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BIRDS AS ART BULLETIN #16

SIDEKICK BACKLASH

After trashing the Wimberley Sidekick, I received many e-mails from happy users, and a few from shooters that agreed with me completely.  I offer many of these responses below (as well as my original response to Clay Wimberley), but as this is my Bulletin, I will say again that using the Sidekick for a 500mm lens is a simply a big mistake; with the plate oriented perpendicular to the ground, moving the plate fore and aft to balance the outfit as accessories are added or removed is extremely difficult at best.  And this is something that you should be doing dozens of times during each shooting session to assure sharp images. 
 
For the pros below who state that they use the Sidekick for 400mm f/2.8s, 500mm f/4s, and 600mm f/4s, I can only suggest and insist that they would make far sharper images with a lot less effort by switching to the regular Wimberley head.  I will concede, however, that the Sidekick may be ideal for those using 300 2.8s, 300mm f/4s, 400mm f.5,6s, and 100-400 IS lenses, and in a pinch, for those backpacking or facing severe weight restrictions while traveling.  
 
Important note from Clay Wimberley:
 
Let people know that we freely send out loaners and that we have an unconditional money-back guarantee.   The Sidekick is not a product that I developed just to make money. It is a product that I believe in and use as my main gimbal head. 
 
I  recently became a Wimberley dealer.  (Regular Wimberley heads are on back order and are hard to get.  If you are interested in purchasing one from BIRDS AS ART, please e-mail for details)  One photographer who tried the Sidekick with his 100-400mm IS zoom bought it after using it for 30 seconds.  What do I know??
 
Anyway, here are some of the responses.  I will restrain myself from further comments. 
 
First, from Clay Wimberley:
 
Hey Art,
 
Thanks for the quick reply.  You certainly have permission to post my message and your response.  A few quick responses of my own though:  I still disagree with you about the added play introduced with the Sidekick. The only play that you get from the ball head is from the pan base (since the ball part is locked down).  You only get play from the tilt mechanism of the Sidekick.  So, you get play from 2 mechanisms.  With the Wimberley you get play from its own pan base and from its tilt mechanism = play from 2 mechanisms just like the Sidekick/ball head combo.  The real test is to put them side by side.  I assure you they are quite comparable in terms of play in the system.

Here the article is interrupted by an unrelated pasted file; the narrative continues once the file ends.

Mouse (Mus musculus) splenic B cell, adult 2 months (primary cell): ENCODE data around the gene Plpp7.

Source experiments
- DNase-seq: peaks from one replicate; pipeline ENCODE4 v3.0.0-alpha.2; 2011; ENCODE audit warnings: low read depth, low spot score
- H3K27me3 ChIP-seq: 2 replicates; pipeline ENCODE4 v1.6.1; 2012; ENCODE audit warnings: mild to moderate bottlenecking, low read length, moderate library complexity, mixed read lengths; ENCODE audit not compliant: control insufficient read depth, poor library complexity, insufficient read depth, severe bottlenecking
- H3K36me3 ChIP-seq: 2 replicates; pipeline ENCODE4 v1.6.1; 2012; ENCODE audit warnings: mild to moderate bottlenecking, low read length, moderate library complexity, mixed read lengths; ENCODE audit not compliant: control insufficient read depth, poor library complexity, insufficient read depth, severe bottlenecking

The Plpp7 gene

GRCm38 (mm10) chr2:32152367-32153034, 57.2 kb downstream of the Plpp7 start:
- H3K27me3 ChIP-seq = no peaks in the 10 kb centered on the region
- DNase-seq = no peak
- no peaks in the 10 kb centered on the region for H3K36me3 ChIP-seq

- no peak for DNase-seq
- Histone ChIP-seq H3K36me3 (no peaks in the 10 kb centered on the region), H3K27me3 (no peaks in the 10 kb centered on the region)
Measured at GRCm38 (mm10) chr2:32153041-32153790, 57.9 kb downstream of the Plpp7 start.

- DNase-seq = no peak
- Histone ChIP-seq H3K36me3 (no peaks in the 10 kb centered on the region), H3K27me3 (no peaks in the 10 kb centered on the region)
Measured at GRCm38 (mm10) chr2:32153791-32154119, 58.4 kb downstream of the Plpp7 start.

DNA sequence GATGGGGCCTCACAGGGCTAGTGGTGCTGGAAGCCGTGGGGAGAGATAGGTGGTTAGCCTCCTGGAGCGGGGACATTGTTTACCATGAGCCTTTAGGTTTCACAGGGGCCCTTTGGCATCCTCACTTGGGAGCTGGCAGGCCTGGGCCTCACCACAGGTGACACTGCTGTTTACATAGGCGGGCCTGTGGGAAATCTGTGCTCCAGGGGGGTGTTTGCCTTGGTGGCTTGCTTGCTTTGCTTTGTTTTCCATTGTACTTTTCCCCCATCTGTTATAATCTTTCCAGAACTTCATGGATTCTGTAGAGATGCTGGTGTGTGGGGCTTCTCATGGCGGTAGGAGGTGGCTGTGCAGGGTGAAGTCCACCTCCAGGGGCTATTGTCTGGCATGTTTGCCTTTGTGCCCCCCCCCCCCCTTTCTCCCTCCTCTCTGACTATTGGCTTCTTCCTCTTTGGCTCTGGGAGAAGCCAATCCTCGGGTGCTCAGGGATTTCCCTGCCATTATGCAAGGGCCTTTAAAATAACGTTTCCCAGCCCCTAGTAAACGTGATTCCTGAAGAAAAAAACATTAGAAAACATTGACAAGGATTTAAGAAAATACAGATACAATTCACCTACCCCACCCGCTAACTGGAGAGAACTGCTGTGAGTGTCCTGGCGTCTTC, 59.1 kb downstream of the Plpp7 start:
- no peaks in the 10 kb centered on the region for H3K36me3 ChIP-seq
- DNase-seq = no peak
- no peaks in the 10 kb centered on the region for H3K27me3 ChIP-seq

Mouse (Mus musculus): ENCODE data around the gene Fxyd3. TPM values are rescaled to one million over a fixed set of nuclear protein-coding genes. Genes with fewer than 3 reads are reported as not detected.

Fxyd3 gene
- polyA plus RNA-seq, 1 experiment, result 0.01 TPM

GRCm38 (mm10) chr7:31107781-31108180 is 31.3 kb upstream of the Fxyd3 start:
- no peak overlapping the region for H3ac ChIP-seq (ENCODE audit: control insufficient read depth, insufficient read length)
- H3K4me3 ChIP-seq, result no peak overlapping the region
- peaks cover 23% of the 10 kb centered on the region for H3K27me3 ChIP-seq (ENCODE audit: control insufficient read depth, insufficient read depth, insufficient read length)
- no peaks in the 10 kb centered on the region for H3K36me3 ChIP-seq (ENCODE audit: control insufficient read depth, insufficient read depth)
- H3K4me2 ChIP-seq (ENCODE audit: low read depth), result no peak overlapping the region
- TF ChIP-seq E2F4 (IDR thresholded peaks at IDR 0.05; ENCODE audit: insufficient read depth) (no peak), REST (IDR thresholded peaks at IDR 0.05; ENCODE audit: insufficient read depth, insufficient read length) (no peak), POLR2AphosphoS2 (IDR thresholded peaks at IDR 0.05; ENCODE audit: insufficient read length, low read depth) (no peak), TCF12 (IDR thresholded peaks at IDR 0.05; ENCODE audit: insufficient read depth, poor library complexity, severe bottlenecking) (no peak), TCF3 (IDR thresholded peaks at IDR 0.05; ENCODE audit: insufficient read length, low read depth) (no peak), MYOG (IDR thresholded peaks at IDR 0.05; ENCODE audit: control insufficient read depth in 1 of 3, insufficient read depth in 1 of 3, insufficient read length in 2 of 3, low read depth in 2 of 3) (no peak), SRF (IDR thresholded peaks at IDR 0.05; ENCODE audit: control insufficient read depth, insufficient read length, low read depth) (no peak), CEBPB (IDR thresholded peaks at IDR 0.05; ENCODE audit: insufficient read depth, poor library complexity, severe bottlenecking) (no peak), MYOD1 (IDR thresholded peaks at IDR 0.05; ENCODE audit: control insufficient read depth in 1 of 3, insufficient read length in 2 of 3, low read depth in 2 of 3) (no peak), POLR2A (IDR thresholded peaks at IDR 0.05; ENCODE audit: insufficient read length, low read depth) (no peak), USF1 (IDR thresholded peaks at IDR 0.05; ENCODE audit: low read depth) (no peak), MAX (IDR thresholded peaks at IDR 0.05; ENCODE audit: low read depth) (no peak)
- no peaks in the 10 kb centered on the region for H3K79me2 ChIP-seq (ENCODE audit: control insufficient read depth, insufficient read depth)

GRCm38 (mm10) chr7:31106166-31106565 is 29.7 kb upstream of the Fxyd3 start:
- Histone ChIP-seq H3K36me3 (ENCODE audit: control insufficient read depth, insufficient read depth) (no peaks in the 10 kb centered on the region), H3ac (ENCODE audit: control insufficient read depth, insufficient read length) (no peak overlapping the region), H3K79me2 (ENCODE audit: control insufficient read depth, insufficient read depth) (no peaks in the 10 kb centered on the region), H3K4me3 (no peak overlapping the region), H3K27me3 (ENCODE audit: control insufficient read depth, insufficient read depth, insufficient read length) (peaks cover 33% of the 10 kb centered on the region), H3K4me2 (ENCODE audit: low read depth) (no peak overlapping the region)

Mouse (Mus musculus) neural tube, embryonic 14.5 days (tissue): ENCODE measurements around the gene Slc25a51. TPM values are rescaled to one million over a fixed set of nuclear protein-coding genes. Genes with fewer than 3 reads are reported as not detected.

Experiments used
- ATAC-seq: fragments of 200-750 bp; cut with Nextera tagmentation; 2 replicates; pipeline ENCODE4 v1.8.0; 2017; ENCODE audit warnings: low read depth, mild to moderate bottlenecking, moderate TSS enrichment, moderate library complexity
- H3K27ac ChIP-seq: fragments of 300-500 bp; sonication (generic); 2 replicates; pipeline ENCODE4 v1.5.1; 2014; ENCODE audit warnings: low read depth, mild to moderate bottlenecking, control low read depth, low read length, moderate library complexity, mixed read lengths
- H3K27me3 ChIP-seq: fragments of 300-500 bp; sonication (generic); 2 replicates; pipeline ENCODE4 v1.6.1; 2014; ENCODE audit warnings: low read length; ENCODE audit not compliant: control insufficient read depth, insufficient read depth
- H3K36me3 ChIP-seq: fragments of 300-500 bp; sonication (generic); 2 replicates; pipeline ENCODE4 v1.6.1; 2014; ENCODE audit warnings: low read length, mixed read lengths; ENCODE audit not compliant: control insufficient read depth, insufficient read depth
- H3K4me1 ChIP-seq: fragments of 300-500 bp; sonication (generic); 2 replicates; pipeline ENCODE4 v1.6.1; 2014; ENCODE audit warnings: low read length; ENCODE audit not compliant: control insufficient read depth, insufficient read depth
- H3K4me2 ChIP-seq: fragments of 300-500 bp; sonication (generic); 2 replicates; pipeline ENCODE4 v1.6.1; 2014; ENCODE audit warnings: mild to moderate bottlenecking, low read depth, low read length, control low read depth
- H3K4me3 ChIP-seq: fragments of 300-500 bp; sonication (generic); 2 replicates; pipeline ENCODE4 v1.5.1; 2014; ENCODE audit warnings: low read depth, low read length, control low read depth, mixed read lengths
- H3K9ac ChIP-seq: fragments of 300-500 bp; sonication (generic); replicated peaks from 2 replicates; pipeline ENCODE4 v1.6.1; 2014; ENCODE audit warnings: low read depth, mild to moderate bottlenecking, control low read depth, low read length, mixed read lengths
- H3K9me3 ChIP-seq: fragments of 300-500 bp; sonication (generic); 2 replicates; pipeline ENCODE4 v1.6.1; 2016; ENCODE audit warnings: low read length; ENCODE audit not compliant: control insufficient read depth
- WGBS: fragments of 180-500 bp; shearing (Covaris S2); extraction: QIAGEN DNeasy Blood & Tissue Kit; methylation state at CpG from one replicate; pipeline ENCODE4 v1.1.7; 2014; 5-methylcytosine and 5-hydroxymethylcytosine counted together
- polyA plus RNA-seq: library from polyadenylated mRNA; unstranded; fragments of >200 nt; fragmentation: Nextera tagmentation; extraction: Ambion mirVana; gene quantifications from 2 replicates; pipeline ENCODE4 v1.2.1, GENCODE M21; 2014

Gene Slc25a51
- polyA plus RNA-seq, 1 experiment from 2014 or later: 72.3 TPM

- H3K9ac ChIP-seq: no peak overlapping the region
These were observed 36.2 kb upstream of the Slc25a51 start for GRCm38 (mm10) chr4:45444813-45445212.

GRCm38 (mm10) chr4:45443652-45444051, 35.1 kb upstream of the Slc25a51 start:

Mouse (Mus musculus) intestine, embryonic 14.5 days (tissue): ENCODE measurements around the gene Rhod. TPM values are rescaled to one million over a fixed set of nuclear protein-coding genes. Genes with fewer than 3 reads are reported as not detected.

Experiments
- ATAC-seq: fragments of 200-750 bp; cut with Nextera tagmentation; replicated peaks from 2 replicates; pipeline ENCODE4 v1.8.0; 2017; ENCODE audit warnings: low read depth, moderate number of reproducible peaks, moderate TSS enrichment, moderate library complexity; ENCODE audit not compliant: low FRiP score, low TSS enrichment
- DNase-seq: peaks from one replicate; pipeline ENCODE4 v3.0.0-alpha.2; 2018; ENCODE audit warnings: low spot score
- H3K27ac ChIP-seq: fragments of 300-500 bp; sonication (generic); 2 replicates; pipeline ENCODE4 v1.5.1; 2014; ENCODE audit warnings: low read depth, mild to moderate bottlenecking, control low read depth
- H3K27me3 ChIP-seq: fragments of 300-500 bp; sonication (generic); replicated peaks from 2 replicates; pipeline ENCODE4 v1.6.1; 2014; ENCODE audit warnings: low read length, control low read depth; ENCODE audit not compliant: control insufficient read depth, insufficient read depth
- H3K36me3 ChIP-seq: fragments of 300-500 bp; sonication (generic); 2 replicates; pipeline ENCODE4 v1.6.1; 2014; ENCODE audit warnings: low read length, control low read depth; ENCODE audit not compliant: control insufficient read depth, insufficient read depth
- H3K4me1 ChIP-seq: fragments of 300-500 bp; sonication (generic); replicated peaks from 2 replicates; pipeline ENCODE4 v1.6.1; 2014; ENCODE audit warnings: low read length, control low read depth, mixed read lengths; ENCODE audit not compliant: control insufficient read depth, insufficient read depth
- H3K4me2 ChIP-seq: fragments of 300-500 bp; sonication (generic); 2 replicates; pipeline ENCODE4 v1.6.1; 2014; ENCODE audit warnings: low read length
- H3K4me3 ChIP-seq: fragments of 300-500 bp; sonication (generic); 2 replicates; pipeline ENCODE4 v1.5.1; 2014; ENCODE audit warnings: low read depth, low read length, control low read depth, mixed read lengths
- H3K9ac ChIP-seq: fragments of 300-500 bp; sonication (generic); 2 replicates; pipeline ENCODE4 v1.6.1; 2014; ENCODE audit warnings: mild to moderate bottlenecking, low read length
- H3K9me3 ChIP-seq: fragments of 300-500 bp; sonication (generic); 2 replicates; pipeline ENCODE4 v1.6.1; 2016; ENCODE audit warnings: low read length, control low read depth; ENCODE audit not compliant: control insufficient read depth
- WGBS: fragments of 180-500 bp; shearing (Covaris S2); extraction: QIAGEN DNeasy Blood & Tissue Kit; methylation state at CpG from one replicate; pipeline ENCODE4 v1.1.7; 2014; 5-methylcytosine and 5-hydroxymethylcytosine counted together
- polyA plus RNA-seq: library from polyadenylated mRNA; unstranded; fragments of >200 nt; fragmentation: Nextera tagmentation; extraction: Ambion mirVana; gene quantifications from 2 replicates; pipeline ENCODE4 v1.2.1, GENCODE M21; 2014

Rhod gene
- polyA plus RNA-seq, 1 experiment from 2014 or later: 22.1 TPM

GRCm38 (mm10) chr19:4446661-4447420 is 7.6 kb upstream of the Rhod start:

On the versatility of the Sidekick: when I go to the Shenandoah National Park I photograph deer, scenics, and macro.  I'll take a backpack with all of my gear in it out in the field.  If i see a macro shot or a scenic while I'm tracking deer, I just slip the Sidekick out of the ball head and use the ball head with my smaller lenses.  Also, when I went to Costa Rica we had very stringent weight regulations for some of the small plane rides.  In order to cut down on weight, I would have had to leave the Wimberley Head behind and just use the ball head (I need the ball head for scenics and macro).  But, I could afford to bring the Sidekick which came in very handy for shooting active monkeys.  Many people who always have to watch the weight of their equipment for trips just give up on gimbal heads.  The Sidekick makes the gimbal action available to them.
 
I agree that a Sidekick would not be a good choice for you, but you are a specialist.  How often do you use non rotation collared lenses on a tripod?  All I'm asking is that you do not discourage people who could reap its benefits from using the Sidekick.  The Sidekick is not for everybody, but for those whose style it fits, it fits very well.
 
Thanks for your time Art.  I enjoy your strong opinions and hope that you do not mind mine.
 
kind regards,
 
-Clay
 
And then  again from Clay, after assembling the troops:
 
Art.  I've included some other comments from Sidekick users after
> > this message.  Sorry for the barrage of information, but its my job.
> >
> > Take care,
> >
> > -Clay
> >
> > Some people who use the Sidekick:
> >
> > Theo Allofs  (Nikon 600 f/4)
> >
> > Tim Davis & Renee Lynn  (300 f/2.8, 500 f/4.5) they use Wimberley Head
for  600mm
> >
> > Gerry Ellis  (300 f/2.8)
> >
> > John & Barbara Gerlach   (300 f/2.8, 500 f/4&4.5)
> >
> > George Lepp  (Canon 500 f/4 IS)
> >
> > Joe & Mary Ann McDonald  (Nikon 500 f/4 MF) they use Wimberley Head for
> > 600mm
> >
> > John Pezzenti Jr.  (300 f/2.8) uses Wimberley head for 600mm
> >
> > Joe Van Os  (Nikon 500 f/4 AF-S) Uses Wimberley head also
> >
> > Art Wolfe  (Canon 400 f/2.8) Uses Wimberley head also